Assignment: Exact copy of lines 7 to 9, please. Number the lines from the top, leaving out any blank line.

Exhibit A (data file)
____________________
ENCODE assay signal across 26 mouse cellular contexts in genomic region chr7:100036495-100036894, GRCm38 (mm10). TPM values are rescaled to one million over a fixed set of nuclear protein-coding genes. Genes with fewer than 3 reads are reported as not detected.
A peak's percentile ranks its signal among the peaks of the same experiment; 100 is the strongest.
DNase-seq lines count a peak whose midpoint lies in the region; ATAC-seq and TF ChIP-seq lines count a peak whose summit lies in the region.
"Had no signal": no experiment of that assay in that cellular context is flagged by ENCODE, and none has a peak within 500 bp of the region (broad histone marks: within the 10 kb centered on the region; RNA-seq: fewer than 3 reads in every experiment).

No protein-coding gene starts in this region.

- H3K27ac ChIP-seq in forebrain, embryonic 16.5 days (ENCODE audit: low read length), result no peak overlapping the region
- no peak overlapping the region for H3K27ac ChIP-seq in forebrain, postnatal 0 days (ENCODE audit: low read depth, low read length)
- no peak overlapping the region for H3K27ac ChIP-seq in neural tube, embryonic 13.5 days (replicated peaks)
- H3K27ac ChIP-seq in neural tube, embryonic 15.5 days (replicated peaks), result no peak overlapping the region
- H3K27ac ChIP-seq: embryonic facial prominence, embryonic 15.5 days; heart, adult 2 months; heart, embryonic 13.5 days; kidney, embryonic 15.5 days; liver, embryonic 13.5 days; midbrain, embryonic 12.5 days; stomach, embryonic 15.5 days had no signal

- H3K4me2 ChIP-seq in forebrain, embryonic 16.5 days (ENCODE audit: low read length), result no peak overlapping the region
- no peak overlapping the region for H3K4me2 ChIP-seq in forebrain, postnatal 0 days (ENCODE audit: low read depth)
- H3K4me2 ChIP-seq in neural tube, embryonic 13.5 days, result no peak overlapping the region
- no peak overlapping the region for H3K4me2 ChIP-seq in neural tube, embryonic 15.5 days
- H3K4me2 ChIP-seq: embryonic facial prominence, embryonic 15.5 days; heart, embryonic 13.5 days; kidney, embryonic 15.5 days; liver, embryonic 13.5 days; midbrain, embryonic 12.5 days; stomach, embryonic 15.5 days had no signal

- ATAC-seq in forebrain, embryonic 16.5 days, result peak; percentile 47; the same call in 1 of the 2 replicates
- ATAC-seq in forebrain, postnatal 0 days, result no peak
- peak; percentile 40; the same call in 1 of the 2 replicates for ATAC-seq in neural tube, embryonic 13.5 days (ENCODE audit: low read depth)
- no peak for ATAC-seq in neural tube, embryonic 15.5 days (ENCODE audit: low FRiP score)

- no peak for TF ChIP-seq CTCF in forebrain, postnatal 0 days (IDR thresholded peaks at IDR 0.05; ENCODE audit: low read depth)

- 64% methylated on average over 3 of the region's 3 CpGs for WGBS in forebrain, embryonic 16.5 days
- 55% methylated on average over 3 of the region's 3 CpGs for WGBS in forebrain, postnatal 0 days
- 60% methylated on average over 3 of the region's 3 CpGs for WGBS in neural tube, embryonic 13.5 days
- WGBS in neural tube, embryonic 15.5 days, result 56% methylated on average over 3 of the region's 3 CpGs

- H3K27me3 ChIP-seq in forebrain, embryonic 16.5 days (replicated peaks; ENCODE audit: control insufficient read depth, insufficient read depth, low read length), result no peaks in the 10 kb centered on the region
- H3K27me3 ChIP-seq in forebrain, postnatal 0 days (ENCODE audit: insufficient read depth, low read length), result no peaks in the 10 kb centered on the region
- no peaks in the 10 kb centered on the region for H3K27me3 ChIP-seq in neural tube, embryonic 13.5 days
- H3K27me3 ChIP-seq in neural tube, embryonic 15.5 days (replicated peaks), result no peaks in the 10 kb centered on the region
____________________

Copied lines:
- no peak overlapping the region for H3K27ac ChIP-seq in forebrain, postnatal 0 days (ENCODE audit: low read depth, low read length)
- no peak overlapping the region for H3K27ac ChIP-seq in neural tube, embryonic 13.5 days (replicated peaks)
- H3K27ac ChIP-seq in neural tube, embryonic 15.5 days (replicated peaks), result no peak overlapping the region